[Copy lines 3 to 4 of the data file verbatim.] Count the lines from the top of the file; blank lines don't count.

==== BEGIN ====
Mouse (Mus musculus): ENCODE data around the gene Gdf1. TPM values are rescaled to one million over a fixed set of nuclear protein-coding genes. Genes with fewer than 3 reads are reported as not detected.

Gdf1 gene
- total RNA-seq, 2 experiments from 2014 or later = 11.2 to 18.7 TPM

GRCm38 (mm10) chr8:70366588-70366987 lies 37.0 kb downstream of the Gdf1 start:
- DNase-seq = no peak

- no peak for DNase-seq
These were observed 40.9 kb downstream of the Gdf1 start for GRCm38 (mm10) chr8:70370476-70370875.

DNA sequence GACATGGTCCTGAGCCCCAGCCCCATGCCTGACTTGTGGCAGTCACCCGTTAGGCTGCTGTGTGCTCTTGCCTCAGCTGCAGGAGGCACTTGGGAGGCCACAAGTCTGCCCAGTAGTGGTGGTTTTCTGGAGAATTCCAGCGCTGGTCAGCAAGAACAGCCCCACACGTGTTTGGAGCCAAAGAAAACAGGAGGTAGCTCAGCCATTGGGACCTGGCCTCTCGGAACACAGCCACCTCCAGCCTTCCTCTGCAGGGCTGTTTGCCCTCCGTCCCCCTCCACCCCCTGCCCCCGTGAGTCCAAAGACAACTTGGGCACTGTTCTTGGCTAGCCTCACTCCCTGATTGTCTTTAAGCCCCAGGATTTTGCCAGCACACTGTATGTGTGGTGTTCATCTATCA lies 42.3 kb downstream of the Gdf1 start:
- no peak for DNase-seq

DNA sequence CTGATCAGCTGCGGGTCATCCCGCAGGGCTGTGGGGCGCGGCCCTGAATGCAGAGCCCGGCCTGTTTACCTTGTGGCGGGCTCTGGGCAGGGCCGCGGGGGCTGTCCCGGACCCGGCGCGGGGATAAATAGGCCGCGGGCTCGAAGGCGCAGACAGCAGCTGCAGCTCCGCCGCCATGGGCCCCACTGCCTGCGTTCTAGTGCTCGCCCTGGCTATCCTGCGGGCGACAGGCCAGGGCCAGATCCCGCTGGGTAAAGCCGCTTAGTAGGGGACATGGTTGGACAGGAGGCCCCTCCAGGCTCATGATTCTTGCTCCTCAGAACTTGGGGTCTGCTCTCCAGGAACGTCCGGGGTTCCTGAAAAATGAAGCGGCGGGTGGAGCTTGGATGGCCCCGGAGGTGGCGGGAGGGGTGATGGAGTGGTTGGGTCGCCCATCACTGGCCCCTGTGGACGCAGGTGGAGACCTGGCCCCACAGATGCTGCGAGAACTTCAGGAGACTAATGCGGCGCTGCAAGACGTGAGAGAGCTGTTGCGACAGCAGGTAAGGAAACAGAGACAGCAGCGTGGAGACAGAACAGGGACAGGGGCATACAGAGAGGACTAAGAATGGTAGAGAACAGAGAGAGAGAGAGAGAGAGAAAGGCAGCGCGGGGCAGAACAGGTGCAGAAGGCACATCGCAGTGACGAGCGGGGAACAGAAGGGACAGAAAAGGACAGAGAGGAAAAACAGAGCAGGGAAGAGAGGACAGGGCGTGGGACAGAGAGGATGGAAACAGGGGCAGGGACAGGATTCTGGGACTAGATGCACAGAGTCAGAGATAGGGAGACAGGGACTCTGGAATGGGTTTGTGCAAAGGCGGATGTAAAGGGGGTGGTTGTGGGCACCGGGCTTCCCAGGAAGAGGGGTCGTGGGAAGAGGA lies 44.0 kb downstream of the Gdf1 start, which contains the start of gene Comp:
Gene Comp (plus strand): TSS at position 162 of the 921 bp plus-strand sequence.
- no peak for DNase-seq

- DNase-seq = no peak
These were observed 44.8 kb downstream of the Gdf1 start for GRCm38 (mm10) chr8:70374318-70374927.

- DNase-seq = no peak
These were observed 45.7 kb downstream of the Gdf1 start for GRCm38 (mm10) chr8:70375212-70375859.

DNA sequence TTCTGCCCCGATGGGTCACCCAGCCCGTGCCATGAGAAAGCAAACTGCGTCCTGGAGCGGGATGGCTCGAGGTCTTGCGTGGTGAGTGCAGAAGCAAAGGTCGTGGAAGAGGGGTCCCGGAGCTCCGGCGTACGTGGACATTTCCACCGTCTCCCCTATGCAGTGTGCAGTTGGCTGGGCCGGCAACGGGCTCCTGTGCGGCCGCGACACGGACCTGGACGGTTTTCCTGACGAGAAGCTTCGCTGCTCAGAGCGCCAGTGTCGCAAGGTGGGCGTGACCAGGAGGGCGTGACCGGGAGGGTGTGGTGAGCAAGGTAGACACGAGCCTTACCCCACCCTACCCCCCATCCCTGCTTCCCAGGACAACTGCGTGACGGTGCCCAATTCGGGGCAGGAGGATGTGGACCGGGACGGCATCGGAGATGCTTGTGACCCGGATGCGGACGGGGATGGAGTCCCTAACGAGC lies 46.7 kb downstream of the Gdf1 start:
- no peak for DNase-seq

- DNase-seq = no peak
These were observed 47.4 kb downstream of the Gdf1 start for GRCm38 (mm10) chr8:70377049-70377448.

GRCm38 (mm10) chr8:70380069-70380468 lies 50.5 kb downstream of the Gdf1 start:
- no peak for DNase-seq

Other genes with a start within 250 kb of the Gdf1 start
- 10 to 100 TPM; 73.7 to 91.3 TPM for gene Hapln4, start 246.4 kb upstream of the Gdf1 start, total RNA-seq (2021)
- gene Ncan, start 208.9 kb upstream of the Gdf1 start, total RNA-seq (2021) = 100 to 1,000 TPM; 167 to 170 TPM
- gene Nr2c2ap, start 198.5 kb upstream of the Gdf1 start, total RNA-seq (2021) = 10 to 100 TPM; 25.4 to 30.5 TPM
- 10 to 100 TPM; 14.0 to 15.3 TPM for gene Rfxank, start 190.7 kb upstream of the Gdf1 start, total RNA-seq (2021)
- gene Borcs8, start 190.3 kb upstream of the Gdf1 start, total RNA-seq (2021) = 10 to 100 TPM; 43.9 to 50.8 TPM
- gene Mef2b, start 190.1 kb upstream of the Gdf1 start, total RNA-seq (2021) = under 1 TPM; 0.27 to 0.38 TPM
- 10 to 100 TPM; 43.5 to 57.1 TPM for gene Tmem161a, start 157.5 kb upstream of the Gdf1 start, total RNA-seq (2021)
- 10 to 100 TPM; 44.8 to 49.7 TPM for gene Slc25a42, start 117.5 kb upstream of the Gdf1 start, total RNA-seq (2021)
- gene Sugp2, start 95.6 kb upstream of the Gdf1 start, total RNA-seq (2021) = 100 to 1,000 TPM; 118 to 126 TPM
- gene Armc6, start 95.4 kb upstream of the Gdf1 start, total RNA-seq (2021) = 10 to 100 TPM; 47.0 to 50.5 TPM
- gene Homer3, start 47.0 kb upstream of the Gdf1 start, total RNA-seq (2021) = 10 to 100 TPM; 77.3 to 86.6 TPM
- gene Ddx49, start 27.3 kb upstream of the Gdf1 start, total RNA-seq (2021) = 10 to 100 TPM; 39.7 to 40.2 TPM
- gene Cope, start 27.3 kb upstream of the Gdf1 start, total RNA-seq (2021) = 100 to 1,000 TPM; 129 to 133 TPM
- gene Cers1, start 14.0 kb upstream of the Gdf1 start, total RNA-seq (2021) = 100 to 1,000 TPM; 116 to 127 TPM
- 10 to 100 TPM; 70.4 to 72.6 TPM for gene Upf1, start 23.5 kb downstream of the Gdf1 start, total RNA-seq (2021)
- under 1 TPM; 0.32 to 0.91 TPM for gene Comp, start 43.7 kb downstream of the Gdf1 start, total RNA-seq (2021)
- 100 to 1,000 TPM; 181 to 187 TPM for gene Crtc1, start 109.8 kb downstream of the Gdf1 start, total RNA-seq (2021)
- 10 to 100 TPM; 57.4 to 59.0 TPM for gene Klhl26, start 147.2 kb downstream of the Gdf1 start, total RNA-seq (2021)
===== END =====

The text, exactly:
- total RNA-seq, 2 experiments from 2014 or later = 11.2 to 18.7 TPM

GRCm38 (mm10) chr8:70366588-70366987 lies 37.0 kb downstream of the Gdf1 start: